Sacha Baron Cohen rips Facebook, Twitter, Google as 'greatest propaganda machine in history'

Comedian and actor Sacha Baron Cohen ripped the country's largest technology companies as the "greatest propaganda machine in history" while accepting an award from the Anti-Defamation League (ADL) on Thursday night.

Cohen blamed the leaders of Silicon Valley's top companies for allowing racism and extremism to spread across their platforms, which reach billions of people worldwide.

Pointing out that hate crimes are on the rise in the U.S., Cohen said, "All this hate and violence is being facilitated by a handful of internet companies that amount to the greatest propaganda machine in history."


"Think about it," Cohen, a satirist known for railing against bigotry, said. "Facebook, YouTube and Google, Twitter and others—they reach billions of people. The algorithms these platforms depend on deliberately amplify the type of content that keeps users engaged—stories that appeal to our baser instincts and that trigger outrage and fear."

"And it’s no surprise that the greatest propaganda machine in history has spread the oldest conspiracy theory in history—the lie that Jews are somehow dangerous," Cohen said at the event hosted by the ADL, one of the leading Jewish organizations in the U.S.

“If you pay them, Facebook will run any ‘political’ ad you want, even if it’s a lie,” he said. “And they’ll even help you micro-target those lies to their users for maximum effect. Under this twisted logic, if Facebook were around in the 1930s, it would have allowed Hitler to post 30-second ads on his ‘solution’ to the ‘Jewish problem’.

Cohen's speech comes as companies like Twitter, Google's YouTube and Facebook have faced enormous and intensifying pressure to deal with continued extreme and often hateful content on their social networks.

The actor criticized YouTube for amplifying the voices of right-wing extremists, hit Twitter for failing to remove white supremacists and went after Facebook for enabling the spread of fake news.

"These are the richest companies in the world, and they have the best engineers in the world," Cohen said. "They could fix these problems if they wanted to."


He pointed fingers at the individuals running the companies: Facebook CEO Mark ZuckerbergMark Elliot ZuckerbergZuckerberg expressed concern to Trump over rhetoric amid protests: Axios Hillicon Valley: Trump signs order targeting social media legal protections | House requests conference with Senate after FISA vote canceled | Minneapolis systems temporarily brought down by hackers Twitter adds fact-checking labels to hundreds of tweets despite Trump attacks MORE, Google CEO Sundar Pichai, Google founders Larry Page and Sergey Brin, YouTube chief Susan Wojcicki and Twitter CEO Jack Dorsey.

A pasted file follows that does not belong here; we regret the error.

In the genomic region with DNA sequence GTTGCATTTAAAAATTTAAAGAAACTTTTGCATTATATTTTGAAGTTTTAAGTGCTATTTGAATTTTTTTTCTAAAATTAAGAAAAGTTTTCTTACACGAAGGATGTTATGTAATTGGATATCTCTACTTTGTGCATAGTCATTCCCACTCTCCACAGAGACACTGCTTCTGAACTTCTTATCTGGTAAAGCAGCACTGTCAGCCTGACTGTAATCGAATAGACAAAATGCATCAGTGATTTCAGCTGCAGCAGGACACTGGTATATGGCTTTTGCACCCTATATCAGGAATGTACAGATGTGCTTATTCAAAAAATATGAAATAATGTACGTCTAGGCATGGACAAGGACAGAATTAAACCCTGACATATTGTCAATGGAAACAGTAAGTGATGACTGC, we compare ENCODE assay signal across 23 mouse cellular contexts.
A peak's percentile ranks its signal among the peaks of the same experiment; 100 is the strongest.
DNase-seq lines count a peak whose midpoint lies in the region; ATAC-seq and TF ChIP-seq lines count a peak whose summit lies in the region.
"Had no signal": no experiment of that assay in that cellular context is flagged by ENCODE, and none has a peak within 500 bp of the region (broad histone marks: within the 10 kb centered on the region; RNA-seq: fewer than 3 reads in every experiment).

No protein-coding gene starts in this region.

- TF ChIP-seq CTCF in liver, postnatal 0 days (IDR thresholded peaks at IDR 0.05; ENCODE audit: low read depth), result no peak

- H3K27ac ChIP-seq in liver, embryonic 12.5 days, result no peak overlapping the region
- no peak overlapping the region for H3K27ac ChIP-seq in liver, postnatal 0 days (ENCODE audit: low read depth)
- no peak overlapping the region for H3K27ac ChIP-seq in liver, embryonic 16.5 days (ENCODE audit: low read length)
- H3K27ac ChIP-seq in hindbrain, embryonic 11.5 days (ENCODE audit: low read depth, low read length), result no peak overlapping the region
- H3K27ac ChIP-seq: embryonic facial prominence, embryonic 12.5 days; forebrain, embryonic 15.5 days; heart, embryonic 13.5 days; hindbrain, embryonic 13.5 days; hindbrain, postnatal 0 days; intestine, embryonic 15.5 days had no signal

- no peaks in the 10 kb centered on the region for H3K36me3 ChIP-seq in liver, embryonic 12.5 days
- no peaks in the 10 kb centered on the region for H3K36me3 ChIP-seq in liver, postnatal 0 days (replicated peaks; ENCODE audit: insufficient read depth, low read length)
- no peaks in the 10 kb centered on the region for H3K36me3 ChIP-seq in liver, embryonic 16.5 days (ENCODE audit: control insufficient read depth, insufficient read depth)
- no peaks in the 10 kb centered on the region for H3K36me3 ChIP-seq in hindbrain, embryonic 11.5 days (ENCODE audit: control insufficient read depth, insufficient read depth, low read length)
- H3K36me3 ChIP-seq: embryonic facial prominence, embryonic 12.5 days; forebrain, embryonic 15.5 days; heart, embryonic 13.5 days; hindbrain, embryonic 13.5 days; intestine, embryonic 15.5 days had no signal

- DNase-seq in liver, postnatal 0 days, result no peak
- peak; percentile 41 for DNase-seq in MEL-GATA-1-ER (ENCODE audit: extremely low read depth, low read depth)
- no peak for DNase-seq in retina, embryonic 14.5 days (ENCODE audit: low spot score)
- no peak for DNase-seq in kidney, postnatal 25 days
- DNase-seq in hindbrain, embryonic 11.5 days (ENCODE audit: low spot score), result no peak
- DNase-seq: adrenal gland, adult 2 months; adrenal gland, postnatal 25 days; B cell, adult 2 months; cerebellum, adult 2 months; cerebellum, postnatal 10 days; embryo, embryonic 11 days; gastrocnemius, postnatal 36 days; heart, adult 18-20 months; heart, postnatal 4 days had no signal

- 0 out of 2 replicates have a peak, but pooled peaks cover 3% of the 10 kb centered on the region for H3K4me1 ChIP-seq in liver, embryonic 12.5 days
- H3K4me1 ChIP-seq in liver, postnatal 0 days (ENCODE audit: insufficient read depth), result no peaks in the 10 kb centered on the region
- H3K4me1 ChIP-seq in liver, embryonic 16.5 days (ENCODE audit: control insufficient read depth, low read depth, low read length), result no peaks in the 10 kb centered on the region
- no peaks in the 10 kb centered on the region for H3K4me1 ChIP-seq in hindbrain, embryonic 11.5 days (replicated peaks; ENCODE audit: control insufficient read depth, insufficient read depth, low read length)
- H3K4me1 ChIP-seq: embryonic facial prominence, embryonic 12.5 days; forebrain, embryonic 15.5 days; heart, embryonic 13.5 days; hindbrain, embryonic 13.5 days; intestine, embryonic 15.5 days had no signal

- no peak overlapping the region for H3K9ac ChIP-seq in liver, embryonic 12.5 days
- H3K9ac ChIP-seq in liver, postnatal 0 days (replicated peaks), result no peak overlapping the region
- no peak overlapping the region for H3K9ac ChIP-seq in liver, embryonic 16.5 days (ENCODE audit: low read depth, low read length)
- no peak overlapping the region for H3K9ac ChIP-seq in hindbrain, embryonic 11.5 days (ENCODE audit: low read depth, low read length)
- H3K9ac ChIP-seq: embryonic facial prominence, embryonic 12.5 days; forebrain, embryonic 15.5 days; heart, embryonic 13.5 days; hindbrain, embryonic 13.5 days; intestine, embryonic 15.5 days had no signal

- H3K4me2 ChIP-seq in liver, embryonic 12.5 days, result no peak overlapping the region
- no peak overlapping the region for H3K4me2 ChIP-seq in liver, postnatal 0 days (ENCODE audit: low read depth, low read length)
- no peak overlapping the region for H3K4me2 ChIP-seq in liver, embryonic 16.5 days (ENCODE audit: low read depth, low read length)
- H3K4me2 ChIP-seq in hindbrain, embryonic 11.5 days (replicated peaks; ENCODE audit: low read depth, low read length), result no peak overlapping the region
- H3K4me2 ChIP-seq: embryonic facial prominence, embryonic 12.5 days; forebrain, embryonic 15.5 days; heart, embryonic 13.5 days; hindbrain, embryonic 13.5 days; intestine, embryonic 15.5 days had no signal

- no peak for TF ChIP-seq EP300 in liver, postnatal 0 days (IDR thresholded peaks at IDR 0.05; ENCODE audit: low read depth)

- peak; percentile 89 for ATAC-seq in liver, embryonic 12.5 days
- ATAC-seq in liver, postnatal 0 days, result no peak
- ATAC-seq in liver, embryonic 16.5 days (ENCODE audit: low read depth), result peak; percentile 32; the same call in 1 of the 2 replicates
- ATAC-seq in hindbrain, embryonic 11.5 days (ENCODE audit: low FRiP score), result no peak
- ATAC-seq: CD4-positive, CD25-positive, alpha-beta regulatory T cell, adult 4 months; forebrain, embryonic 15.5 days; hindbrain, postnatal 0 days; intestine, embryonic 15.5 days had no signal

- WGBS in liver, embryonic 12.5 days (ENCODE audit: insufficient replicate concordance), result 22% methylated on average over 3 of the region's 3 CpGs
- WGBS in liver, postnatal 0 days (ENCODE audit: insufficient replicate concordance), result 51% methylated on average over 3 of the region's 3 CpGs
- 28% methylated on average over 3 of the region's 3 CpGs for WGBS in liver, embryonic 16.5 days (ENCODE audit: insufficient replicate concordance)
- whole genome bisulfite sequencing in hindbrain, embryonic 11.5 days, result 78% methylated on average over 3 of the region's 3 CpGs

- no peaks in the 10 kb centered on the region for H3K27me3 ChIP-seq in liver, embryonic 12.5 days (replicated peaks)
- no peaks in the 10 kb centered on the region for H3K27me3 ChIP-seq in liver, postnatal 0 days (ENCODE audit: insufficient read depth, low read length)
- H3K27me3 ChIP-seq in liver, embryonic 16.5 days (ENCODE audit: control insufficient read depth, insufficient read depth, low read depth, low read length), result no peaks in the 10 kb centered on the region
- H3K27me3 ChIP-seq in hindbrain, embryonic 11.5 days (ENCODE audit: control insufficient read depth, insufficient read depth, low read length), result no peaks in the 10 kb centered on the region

"The Silicon Six—all billionaires, all Americans—who care more about boosting their share price than about protecting democracy," Cohen said. "This is ideological imperialism—six unelected individuals in Silicon Valley imposing their vision on the rest of the world, unaccountable to any government and acting like they’re above the reach of law."

YouTube declined to comment on Cohen's speech, while a Facebook spokesperson said in a statement that "Sacha Baron Cohen misrepresented Facebook’s policies." 

"Hate speech is actually banned on our platform. We ban people who advocate for violence and we remove anyone who praises or supports it. Nobody – including politicians – can advocate or advertise hate, violence or mass murder on Facebook," the spokesperson added.

A Twitter spokesperson said the company bans hateful conduct, terrorist organizations and violent extremist groups. "Because of these rules, we’ve permanently suspended the accounts of 186 groups, half of which advocate violence against civilians alongside some form of extremist white supremacist ideology," the spokesperson said.

Each of the companies have taken steps to address the growing criticism that they have not done enough to combat toxic content.

Facebook last week announced it has pulled down millions of posts over the past three months for violating its policies against hate speech and child exploitation, marking an increase in the number of posts it took action against since its last transparency report.

And earlier this year, YouTube updated its hate speech policies to bar supremacist content, leading to a significant spike in the number of videos and channels the platform took down. 

During his speech, Cohen specifically criticized Zuckerberg, who has argued that Facebook should allow misinformation in political advertisements. Zuckerberg said he believes it is an issue of free expression and corporations should not police political speech.

"This is not about limiting anyone’s free speech," Cohen said in response. "This is about giving people, including some of the most reprehensible people on earth, the biggest platform in history to reach a third of the planet. Freedom of speech is not freedom of reach."

"Sadly, there will always be racists, misogynists, anti-Semites and child abusers," Cohen said. "But I think we could all agree that we should not be giving bigots and pedophiles a free platform to amplify their views and target their victims."

Updated: 6:14 p.m.